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As far as Civil War fiction goes Mike Shaara's The Killer Angels is an above-average historical novel. As a former para I especially enjoyed the Buford chapters, where the Union cavalry officer arrives at Gettysburg before everyone else and "gets" what great ground - because as a recon trooper ground is something he does - Seminary and Cemetery Ridges are for defending.

Unfortunately for the rest of us his kid Jeff decided to pick up where dad left off. He's a an absolutely awful writer (in purely literary terms) and he doesn't know soldiers from bus conductors. I tried his "sequel" to the original book and didn't make it through the second chapter. Stay away.

Speaking of the man himself, Murphy's autobiography To Hell and Back is pretty good, as is his contemporary Bill Mauldin's The Brass Ring is outstanding. Perhaps the best of the WW2 memoirs is George MacDonald Fraser's Quartered Safe Out Here, which was written before he was badly bitten by Old Man's Disease and ended up yelling at clouds.

Another terrific soldier memoir is Tony Herbert's Soldier, which is probably long out of print.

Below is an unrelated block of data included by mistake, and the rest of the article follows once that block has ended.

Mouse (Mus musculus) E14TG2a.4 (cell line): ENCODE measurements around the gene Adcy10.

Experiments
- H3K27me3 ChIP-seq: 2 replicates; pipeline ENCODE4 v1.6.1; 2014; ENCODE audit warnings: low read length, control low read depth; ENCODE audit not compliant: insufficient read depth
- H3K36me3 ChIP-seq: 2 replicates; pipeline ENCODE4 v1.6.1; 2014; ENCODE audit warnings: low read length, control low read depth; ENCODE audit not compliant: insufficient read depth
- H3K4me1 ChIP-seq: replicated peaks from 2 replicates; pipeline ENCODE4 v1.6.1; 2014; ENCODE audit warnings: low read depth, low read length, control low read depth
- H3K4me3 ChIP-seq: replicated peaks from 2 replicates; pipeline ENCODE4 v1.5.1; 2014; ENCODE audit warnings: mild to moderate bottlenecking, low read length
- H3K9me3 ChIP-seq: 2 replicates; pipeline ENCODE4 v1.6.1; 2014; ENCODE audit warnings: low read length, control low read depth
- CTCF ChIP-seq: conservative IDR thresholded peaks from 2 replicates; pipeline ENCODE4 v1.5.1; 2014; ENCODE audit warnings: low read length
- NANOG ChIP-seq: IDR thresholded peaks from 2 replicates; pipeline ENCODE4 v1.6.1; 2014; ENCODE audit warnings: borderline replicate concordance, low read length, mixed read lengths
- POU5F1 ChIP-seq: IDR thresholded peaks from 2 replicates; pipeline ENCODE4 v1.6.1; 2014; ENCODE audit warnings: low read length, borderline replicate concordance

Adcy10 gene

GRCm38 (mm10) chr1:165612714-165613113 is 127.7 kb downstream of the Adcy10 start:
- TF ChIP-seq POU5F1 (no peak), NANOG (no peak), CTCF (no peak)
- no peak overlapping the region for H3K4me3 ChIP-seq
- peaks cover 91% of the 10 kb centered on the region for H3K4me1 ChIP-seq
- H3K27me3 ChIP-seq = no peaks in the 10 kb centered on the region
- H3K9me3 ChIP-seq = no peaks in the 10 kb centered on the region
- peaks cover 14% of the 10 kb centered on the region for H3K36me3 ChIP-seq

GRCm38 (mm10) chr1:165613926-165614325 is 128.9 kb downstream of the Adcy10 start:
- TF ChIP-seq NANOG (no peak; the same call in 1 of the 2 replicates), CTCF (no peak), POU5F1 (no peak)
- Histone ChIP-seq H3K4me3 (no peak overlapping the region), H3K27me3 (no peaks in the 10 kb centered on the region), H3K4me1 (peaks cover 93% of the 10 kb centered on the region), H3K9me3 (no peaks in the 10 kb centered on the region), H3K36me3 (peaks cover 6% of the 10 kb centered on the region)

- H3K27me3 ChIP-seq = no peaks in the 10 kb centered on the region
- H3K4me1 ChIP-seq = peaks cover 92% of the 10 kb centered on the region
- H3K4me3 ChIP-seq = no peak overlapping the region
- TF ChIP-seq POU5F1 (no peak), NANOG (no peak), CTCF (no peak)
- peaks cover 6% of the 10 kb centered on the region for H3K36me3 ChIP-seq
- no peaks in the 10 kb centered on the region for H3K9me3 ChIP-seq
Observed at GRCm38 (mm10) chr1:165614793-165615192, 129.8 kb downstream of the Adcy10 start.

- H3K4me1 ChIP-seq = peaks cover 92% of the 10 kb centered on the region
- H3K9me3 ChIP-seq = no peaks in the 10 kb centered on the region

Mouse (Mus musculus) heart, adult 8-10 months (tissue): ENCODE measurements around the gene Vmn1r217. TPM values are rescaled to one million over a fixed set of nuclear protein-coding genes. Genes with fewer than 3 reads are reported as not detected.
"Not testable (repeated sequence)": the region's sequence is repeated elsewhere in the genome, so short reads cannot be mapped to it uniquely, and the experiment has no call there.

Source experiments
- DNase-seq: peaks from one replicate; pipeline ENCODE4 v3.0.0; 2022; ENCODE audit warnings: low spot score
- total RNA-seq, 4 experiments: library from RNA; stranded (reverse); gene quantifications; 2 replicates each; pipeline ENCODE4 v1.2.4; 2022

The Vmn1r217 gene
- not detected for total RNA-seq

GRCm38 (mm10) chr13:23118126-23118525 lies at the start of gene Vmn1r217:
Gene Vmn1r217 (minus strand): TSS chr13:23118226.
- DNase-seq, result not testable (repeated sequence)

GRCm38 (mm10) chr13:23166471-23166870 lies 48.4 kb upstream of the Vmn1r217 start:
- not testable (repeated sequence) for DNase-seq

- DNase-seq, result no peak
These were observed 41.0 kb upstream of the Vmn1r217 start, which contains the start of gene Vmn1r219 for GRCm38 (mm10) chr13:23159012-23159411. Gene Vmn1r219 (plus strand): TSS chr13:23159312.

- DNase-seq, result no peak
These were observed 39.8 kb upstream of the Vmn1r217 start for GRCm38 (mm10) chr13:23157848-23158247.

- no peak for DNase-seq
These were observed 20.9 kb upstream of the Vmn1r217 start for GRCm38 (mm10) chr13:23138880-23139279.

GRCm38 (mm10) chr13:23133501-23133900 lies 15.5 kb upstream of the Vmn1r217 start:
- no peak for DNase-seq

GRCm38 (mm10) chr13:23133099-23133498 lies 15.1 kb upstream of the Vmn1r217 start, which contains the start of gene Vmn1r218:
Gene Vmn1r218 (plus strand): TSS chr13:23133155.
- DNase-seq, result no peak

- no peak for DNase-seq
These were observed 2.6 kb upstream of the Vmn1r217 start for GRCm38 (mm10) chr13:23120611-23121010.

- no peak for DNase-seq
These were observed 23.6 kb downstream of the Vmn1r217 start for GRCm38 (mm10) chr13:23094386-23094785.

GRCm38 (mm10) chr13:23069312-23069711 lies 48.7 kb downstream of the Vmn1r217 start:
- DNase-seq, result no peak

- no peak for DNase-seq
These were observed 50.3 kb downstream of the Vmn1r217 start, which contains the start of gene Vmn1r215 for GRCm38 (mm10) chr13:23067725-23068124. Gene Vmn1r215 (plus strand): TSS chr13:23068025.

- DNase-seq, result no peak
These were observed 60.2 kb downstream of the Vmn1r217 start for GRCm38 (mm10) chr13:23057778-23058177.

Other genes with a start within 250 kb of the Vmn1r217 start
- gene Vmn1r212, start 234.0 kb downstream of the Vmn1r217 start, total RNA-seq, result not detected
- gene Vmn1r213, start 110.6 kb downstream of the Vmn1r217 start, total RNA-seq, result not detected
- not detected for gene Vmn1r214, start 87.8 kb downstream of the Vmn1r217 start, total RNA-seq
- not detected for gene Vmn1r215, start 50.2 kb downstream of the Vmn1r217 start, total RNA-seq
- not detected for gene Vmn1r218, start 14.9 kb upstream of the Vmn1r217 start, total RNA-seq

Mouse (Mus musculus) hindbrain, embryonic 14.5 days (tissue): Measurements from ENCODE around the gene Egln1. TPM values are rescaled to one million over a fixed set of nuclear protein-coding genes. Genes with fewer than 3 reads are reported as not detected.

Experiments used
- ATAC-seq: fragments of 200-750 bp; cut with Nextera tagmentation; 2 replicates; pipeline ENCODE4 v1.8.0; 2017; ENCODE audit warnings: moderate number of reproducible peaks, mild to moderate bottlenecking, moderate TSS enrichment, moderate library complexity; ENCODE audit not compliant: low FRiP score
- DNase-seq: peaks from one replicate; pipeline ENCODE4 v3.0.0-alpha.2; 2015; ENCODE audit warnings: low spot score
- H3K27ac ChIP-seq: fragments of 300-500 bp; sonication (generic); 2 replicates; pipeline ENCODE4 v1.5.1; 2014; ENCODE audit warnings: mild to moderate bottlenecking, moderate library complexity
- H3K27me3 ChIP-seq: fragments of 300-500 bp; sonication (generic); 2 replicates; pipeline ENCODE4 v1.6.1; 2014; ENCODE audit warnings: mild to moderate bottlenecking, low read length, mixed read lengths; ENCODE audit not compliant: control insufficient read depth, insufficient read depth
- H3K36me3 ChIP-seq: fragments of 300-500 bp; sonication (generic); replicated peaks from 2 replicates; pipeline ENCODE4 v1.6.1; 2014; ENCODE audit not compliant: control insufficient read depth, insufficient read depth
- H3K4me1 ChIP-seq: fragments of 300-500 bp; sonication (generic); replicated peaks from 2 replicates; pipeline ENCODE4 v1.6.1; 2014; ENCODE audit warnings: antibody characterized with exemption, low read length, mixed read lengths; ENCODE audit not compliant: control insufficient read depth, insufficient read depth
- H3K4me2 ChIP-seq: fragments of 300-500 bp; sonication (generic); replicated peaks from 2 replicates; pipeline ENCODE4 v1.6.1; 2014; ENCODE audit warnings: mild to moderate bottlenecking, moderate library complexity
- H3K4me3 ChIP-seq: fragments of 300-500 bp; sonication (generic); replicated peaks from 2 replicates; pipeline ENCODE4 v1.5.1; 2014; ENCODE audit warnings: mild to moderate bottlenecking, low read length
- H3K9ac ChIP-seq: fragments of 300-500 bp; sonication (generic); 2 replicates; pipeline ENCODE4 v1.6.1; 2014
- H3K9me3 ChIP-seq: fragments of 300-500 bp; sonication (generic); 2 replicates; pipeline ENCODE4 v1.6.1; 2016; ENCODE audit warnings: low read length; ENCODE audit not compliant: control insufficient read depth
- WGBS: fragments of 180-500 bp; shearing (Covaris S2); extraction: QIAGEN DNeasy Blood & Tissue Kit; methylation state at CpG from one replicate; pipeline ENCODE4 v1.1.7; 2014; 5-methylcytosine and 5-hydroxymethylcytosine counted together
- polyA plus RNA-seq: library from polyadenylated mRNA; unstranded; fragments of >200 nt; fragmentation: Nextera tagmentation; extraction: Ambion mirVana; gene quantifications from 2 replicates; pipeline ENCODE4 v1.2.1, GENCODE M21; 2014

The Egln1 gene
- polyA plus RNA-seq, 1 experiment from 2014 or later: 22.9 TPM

Charles Sperling

May I make a correction? While you're right about how long Stephen Crane lived, you're wrong about the date of his death. It was 1900, not 1899.

1899 was the year Frank Norris published *McTeague,* which I've read twice and heard four times as an L.A. Theatre Works production (a variety of actors from Ed Asner to Michael York read the whole book: Stacy Keach is McTeague and Carol Kane is Trina)...and which leaves me feeling that while Norris might have become America's Emile Zola, he wasn't up to it there, no matter what Stephen King might say or Erich von Stroheim might have said.

What's your take on Norris?

Radio's "Escape" series adapted Crane's "Open Boat". Here's a link for you: › watch

War is kind, Sperlings may be cruel.


So, like Bunker Hill, San Juan Hill is unfairly famous while Kettle languishes like Breed's does?

Debunkers unite!

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